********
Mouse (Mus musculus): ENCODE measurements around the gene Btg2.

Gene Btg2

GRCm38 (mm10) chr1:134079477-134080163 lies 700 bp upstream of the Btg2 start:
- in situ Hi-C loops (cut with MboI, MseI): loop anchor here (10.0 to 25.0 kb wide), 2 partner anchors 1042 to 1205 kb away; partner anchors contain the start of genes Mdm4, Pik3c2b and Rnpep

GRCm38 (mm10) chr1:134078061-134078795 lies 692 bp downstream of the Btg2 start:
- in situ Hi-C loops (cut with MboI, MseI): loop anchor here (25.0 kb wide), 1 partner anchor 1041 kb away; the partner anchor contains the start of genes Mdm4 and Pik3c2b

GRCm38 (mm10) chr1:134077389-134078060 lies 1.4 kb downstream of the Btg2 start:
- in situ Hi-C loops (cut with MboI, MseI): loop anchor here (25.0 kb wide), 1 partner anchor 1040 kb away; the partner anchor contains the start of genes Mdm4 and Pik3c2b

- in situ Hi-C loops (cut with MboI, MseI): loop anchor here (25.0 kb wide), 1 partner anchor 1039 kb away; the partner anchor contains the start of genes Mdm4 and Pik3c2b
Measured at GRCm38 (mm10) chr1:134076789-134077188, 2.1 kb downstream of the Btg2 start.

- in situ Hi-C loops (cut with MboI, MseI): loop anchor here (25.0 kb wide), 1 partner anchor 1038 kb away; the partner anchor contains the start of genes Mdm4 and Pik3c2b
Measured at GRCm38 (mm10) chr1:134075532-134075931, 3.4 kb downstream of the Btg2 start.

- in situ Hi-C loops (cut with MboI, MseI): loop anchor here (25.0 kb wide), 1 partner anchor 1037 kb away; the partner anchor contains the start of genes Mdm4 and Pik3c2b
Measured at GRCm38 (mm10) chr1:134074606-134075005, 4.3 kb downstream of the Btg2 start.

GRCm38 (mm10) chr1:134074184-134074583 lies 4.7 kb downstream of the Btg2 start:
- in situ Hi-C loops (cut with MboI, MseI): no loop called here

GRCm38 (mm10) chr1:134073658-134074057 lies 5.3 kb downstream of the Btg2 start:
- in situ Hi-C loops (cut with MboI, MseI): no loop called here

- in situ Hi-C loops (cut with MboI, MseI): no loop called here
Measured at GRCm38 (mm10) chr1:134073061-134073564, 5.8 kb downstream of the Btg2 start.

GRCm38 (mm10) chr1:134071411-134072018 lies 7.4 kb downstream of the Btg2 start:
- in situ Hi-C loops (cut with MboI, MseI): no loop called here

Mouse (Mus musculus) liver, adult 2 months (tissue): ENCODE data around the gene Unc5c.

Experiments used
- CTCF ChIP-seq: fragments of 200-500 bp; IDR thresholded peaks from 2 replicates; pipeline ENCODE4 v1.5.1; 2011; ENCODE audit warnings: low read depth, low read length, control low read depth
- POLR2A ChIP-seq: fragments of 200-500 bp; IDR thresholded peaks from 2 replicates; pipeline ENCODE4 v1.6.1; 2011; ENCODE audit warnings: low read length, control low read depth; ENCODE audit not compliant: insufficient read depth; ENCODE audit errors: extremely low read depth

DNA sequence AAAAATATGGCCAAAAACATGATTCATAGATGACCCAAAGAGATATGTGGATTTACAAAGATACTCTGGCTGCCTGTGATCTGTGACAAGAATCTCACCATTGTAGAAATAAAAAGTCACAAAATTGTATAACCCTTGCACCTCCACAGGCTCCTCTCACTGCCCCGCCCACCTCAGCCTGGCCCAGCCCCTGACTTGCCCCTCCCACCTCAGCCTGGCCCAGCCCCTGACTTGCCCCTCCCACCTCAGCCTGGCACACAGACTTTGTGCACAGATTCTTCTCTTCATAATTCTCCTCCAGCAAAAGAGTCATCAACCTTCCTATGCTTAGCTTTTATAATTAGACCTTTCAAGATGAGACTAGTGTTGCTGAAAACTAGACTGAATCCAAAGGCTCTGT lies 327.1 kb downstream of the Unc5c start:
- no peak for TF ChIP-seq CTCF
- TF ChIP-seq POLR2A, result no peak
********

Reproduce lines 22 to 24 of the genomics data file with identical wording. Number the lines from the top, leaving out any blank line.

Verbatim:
- in situ Hi-C loops (cut with MboI, MseI): no loop called here

Mouse (Mus musculus) liver, adult 2 months (tissue): ENCODE data around the gene Unc5c.

Experiments used